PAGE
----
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Friday, May 27, 2016
|In the United States, there are more than 1.6 million people living in nearly 17,000 nursing homes. Every year more than 25 percent of these patients are transferred to the hospital or emergency room. The main reasons for the transfers are urinary and respiratory tract infections. Today, more and more patients are being shuttled back and forth between nursing homes and hospitals leading to a "ping-pong" pattern of treatment. There is concern that these frequent transfers may have a negative impact on the quality of care these patients receive.||Today, more and more patients are being shuttled back and forth between nursing homes and hospitals leading to a "ping-pong" pattern of treatment.|
There are many factors threatening the quality of care a nursing home patient receives. Examples are:
|The average community hospital charges Medicare $4,000 to treat a urinary tract infection.||There are benefits to reducing the number of times a patient is transferred. One benefit is reduced health care costs. The average community hospital charges Medicare $4,000 to treat a urinary tract infection. With 1.8 million nursing home beds in the US yielding more than 200,000 hospitalizations a year for infections, a $1 billon price tag results. Better management of the health problems of nursing home residents could result in significant savings.|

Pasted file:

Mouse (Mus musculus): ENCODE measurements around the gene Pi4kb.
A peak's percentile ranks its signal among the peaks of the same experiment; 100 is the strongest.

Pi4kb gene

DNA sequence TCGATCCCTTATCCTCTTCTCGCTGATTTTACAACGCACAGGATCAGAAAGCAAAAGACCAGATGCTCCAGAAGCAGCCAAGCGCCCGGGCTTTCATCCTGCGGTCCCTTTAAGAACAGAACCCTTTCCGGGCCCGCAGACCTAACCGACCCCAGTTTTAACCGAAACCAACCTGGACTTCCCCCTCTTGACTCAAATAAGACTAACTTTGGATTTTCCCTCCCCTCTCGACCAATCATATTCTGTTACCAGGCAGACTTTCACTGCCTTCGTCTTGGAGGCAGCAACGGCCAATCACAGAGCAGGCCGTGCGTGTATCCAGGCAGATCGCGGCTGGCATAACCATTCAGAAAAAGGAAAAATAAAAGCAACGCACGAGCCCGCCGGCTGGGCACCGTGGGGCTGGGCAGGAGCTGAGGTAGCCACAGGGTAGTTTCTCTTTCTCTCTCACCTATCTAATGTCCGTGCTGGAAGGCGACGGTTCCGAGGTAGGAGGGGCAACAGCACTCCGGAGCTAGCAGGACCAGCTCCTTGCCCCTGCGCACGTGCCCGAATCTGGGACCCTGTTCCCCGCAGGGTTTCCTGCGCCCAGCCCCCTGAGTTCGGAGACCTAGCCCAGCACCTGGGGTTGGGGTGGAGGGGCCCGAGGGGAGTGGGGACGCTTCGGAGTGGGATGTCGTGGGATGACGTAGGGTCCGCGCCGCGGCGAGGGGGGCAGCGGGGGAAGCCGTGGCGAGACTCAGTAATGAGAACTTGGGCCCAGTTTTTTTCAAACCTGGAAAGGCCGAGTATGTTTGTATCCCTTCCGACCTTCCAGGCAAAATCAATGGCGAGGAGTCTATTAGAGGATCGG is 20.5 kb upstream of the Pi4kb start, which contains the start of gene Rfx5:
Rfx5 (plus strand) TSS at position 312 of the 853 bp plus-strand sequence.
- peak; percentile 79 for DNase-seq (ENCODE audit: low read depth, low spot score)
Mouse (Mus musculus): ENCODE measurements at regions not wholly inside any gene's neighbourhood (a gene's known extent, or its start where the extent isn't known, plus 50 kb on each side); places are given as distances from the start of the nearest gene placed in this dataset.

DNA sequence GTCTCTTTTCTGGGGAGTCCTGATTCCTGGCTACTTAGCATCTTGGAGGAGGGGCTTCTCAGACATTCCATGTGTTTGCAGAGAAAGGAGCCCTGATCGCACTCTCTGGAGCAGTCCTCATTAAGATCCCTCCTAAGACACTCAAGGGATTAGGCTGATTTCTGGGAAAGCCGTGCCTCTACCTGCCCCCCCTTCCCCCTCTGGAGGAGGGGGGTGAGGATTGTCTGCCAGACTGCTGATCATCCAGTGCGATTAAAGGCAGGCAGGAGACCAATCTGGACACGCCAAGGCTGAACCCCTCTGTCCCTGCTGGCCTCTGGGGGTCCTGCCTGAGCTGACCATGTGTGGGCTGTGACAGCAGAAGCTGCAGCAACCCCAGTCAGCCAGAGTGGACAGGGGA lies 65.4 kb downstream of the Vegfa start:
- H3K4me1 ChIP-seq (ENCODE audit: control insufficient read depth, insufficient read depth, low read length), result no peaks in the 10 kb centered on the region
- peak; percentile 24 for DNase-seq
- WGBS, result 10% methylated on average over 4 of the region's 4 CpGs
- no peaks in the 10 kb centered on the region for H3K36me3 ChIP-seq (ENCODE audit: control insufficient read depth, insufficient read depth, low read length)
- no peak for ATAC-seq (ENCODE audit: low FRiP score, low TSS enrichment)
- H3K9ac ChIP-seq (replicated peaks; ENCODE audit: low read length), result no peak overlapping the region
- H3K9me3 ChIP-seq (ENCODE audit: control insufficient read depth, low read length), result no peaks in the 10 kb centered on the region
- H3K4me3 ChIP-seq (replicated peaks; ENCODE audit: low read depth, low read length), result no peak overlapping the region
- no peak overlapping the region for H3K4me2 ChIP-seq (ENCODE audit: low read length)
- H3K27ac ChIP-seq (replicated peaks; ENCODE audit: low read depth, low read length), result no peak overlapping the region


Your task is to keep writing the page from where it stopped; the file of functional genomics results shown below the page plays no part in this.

Ideally, when a nursing home resident is very sick, a personal health care provider, familiar with the patient, would be available to evaluate him/her in the nursing home. In a 1992 study completed in Cincinnati, Sally Brooks, M.D. concluded that physicians collect limited clinical data before deciding to transfer patients to the hospital. Studies around the country are being conducted that provide financial incentives to treat seriously ill patients in a skilled nursing facility, avoiding a trip to the hospital. This may be part of the solution that leads nursing homes and physicians to provide quality, low-cost care to patients without the inconvenience of a transfer to a new health facility.
Last Reviewed: Apr 10, 2006
Gregg Warshaw, MD
Director, Office of Geriatric Medicine
College of Medicine
University of Cincinnati